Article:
Although the transaction amount was not disclosed, GTCR will partner with GreatCall CEO David Inns and the GreatCall management team to continue to build on what company has produced in the past 11 years to grow and develop the company’s technology and services, according to a news release. GTCR plans to commit additional equity capital to fund more acquisitions and growth initiatives. The deal is expected to be completed in the third quarter.
GTCR Managing Director David Donnini commented in the news release that technology enabling seniors to live independently at home for longer both significantly improves their quality of life and reduces the cost to care for them.”
For his part, Inns said in the statement that he was “excited” to partner with the firm, saying, “we believe they will be a valuable resource in the long-term expansion of our business”. The company has more than 800,000 subscribers in the U.S.
Donnini told Security Systems News that GTCR considers the personal emergency response services sector an interesting area for investment.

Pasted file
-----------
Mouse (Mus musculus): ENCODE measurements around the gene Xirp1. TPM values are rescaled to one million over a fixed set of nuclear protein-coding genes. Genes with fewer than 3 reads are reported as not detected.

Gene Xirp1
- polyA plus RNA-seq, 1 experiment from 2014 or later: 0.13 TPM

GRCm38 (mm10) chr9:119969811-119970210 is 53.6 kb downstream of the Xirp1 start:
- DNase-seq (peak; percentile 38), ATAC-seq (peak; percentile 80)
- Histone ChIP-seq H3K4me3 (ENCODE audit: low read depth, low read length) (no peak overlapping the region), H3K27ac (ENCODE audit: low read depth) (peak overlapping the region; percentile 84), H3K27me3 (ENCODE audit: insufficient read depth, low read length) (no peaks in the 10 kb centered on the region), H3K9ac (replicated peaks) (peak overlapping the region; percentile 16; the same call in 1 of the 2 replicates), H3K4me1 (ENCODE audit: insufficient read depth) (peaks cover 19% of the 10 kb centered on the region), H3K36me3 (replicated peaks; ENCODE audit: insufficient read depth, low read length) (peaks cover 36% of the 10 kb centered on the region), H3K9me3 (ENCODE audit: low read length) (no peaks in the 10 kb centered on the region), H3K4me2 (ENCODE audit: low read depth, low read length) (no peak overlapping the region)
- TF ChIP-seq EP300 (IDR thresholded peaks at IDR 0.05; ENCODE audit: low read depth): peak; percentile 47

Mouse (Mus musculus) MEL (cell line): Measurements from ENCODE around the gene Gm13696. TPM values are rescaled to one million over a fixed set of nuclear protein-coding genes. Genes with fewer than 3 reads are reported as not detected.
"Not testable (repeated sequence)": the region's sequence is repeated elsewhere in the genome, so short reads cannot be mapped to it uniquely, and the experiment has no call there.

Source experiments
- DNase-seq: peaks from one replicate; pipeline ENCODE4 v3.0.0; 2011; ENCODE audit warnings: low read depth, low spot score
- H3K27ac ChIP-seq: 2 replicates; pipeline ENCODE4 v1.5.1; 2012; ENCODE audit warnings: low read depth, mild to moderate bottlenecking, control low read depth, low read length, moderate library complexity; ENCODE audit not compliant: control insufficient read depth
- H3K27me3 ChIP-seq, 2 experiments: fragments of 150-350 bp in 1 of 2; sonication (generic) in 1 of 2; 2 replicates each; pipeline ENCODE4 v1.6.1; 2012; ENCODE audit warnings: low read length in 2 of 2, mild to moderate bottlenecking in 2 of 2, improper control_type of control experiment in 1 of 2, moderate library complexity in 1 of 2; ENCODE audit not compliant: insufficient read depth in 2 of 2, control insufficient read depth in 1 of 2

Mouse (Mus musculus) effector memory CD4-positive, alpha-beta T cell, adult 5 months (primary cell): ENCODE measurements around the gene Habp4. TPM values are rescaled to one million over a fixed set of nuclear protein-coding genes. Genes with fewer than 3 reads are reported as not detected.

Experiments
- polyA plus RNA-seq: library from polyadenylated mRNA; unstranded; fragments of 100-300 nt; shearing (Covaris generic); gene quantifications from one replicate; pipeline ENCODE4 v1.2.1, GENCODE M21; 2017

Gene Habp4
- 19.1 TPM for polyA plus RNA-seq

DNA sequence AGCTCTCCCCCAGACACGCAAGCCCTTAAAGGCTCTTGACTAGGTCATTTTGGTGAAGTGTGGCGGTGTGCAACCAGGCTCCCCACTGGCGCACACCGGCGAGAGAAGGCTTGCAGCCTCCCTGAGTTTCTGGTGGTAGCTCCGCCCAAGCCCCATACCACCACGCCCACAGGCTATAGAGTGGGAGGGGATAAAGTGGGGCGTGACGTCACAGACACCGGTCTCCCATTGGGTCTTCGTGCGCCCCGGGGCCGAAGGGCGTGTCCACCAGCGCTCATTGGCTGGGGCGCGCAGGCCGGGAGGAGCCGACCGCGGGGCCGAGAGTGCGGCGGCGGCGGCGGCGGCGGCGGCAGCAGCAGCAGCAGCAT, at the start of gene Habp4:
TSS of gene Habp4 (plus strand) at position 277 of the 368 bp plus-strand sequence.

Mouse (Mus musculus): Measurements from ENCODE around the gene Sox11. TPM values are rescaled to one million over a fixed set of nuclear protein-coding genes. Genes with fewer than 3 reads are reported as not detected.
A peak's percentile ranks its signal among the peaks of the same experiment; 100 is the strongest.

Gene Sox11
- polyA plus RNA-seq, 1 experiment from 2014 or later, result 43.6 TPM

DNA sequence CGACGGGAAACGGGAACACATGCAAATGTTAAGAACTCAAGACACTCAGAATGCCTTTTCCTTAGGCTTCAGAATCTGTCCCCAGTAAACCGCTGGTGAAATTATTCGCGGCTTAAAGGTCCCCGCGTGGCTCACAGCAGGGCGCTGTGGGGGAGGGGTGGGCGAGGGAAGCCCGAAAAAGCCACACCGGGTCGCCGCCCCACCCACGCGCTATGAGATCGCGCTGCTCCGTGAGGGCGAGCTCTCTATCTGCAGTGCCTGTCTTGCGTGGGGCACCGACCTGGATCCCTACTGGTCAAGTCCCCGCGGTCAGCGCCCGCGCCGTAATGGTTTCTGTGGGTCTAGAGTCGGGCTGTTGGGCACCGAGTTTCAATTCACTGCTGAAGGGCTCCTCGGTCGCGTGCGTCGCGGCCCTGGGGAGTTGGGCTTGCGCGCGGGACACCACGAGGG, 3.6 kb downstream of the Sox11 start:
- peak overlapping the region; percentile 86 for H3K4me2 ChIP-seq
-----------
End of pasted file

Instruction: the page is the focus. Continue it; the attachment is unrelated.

“I think the thing that leapt out to us about GreatCall is efficiency, some of the best performance metrics and return on investment—as well as growth—in the industry,” Donnini said in an interview with SSN.
GreatCall which developed its own devices such as “Jitterbug” smartphones, has been busy making acquisitions of its own in the past two years to add more functionality to its products. Its devices can trigger emergency help and aid family caregivers tracking their loves ones’ health.
In 2015, its acquisition of Lively helped GreatCall bolster its home monitoring products. Lively combines wireless sensors for homes, a data-collection hub and a device akin to a smartwatch with a personal emergency response system. Referred to as the “safety watch,” it has medication reminders and a step counter.
More recently, GreatCall acquired home monitoring startup Healthsense. The business strategically places wireless sensors around living spaces to monitor patients at home and in skilled nursing and assisted living facilities and uses algorithms to assess the data those sensors collect to predict high cost health episodes for seniors.
Inns was included in an eBook on healthcare innovators for the aging population published by MedCity earlier this year. In it, he noted that his parents inspired him to work with the aging population.
“I lost my father when he was 87 after a protracted battle with cancer, and my 90-year-old mother lives over 3,000 miles away and still drives. I want to make a difference in both the lives of older adults and the family caregivers that support them.”